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UBC Theses and Dissertations

Simulating the nature of cities : ecology, planning, and systems science in the Inter-Institutional Policy Simulator (IIPS) project, 1970-1974 Chu, Chia Li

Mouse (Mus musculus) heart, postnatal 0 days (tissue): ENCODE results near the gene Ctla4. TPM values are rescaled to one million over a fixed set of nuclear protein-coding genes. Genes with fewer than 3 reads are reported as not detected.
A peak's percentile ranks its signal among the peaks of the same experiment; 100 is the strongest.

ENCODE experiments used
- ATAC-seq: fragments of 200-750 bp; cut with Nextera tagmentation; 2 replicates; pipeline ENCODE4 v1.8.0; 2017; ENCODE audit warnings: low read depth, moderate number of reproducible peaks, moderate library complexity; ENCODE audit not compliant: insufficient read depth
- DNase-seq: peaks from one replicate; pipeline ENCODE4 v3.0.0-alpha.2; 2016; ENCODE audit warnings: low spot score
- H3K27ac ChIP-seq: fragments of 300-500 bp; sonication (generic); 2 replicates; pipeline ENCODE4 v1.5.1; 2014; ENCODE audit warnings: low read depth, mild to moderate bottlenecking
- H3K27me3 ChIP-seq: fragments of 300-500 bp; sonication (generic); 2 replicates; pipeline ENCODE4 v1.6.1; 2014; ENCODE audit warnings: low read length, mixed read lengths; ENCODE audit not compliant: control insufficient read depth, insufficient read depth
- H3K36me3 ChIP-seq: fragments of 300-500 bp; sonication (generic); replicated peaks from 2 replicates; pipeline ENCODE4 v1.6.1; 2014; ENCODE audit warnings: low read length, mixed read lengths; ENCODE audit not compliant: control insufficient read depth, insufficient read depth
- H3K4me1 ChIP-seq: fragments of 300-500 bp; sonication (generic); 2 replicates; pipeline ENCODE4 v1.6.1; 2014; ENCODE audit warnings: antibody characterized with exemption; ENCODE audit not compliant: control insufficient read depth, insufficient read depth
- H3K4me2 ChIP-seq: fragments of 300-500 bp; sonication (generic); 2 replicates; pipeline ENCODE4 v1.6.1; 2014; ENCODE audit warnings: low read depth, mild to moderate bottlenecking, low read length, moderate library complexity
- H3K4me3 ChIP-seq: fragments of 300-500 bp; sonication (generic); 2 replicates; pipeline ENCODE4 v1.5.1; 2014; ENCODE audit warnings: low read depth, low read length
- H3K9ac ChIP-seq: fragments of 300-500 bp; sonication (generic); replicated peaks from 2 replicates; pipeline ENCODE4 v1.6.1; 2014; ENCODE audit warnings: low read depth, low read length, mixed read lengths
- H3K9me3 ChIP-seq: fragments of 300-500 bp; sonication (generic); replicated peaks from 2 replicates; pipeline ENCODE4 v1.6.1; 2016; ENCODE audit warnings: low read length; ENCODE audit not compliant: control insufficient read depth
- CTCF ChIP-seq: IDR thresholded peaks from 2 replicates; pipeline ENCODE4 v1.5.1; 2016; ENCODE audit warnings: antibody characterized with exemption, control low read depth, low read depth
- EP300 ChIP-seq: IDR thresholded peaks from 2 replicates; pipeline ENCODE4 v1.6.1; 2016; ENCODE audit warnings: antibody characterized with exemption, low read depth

This thesis studies the intersection of ecology, urban planning and systems science in the Inter-Institutional Policy Simulator (IIPS) project between 1970 and 1974. I examine the project in the milieu of the popular environmental movements and its challenges to the established political and scientific authority in North America. While previous scholarship in the history of ecology has illustrated the Cold War’s influence on the “systems ecology” research programme and its focus on computer simulation and mathematical models, this thesis examines how ecologists extended their discipline from the management of natural ecosystems to planning for “urban systems.” By investigating the networking strategy of ecologists and urban planners, the first part of my thesis studies the rise and fall of IIPS as the interaction between “IIPS the Platform” and “IIPS the Product,” or between the network of experts and the simulator they aimed to create. Although IIPS failed to create a product capable of simulating the urban dynamics of Vancouver, it nevertheless exemplified the efforts of ecologists and urban modellers to address the social challenges in the early 1970s. The second part of my thesis concentrates on the public programs led by project members, in which the experts attempted to reformulate the relationship between technoscience and the public through a variety of educational and participatory events. I argue that the value of IIPS was its contribution to the reimagination of information technology and systems science in an era of environmental anxiety and social transformation, and suggest that the experience of the project can offer critical insights into contemporary questions concerning scientists’ roles in a challenging socio-political context.

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